The most valuable contribution of this kind of Iyenagar practice has been to help people struggling with all kinds of addictions. This inclusion of yoga's psychosomatic dimensions within the Alcoholics Anonymous program has made a major contribution to the addiction recovery worldwide.

One would now wonder why a section of Catholics and particularly the so-called "born again" Christians doubt practicing yoga. Some even go to extent of condemning yoga as satanic.

It is very evident that this is unlike the Catholic Church especially the teaching of the Second Vatican Council where the church embraced the teachings of world religions and even recommended the integration of deeply spiritual dimensions found therein.

The problem arises with some holier-than-thou fundamentalists who wish to be more "Catholic than the Pope." Through their prejudice, they consider all other faith expressions as satanic and condemn the use of Yoga.

One could draw a parallel in such an attitude towards another kind of renewal of the Charismatic practice. While in origin this renewal stemmed from the Pentecostals, they would not like to be identified as "Pentecostals."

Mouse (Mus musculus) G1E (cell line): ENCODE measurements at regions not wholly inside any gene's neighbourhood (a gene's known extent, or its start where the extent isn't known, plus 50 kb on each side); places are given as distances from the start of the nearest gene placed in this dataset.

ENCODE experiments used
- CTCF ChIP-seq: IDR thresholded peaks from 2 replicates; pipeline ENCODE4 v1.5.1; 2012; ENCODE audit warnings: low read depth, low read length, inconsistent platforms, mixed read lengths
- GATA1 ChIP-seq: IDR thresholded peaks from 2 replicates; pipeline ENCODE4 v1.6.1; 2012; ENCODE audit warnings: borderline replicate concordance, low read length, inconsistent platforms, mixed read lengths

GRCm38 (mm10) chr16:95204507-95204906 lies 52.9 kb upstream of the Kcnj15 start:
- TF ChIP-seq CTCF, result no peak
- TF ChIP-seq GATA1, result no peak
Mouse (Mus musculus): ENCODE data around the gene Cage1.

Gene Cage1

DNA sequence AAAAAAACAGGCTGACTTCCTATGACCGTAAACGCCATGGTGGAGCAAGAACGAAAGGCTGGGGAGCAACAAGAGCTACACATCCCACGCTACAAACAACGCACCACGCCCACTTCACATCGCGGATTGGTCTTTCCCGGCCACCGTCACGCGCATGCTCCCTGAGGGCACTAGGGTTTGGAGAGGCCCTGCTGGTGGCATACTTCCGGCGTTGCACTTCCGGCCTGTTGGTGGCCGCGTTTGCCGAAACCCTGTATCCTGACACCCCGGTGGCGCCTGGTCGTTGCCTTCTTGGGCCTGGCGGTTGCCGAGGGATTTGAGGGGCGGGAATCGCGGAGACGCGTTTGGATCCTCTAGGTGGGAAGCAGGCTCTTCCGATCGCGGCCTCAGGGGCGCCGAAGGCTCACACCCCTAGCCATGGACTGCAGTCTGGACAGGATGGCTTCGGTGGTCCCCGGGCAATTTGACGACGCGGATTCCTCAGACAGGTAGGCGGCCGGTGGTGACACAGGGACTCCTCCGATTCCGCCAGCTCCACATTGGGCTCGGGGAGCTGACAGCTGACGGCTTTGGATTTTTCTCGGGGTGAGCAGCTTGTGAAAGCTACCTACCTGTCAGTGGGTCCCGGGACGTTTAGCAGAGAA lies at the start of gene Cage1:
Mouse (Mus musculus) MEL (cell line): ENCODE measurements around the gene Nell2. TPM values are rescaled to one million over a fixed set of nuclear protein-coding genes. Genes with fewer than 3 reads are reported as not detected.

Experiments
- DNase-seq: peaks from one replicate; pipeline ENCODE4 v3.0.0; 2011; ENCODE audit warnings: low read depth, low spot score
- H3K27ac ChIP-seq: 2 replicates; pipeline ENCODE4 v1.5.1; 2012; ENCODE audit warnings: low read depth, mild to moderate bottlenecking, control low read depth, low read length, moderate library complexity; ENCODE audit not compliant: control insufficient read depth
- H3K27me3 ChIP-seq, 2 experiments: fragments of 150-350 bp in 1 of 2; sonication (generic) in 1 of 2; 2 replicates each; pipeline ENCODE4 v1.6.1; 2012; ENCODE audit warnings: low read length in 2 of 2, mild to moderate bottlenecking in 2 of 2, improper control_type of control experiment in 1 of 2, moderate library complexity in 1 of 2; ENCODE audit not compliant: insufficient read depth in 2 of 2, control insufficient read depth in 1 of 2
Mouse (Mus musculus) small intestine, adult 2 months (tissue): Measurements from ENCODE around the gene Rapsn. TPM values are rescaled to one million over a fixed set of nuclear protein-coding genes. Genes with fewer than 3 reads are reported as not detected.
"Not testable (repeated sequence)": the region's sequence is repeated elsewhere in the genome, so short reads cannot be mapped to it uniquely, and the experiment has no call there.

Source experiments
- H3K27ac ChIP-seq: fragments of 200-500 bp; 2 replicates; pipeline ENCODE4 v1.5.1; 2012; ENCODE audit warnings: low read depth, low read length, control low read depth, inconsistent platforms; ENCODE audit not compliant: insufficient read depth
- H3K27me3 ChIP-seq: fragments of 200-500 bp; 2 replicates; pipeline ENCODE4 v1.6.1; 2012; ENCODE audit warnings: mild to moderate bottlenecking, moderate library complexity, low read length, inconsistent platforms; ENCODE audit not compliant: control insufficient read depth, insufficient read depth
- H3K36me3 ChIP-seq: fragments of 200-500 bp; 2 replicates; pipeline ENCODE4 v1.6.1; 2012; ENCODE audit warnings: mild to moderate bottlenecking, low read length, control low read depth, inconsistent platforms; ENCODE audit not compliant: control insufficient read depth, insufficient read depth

Similarly, while yoga originated from the Hindu ethos, the practice of yoga such as the Iyengar practice cannot be identified with a whole lot of cultic yogic practices. Hence, if the objection to Christians practicing yoga stems from the whole lot of unorthodox and cultic practice, we would fully agree with them.

The orthodox yogic practice is today affirmed by world renowned behavioral scientists such a Dr. Herbert Benson of the Harvard Medical School. Nay more, in the regular world conferences on "faith and healing" the use of yoga is gaining prominence.  The very concept of "relaxation response" which is the "Savasana Effect" is the beginning of healing many a stress caused ailments from simple coughs and cold to major incidence of cancer.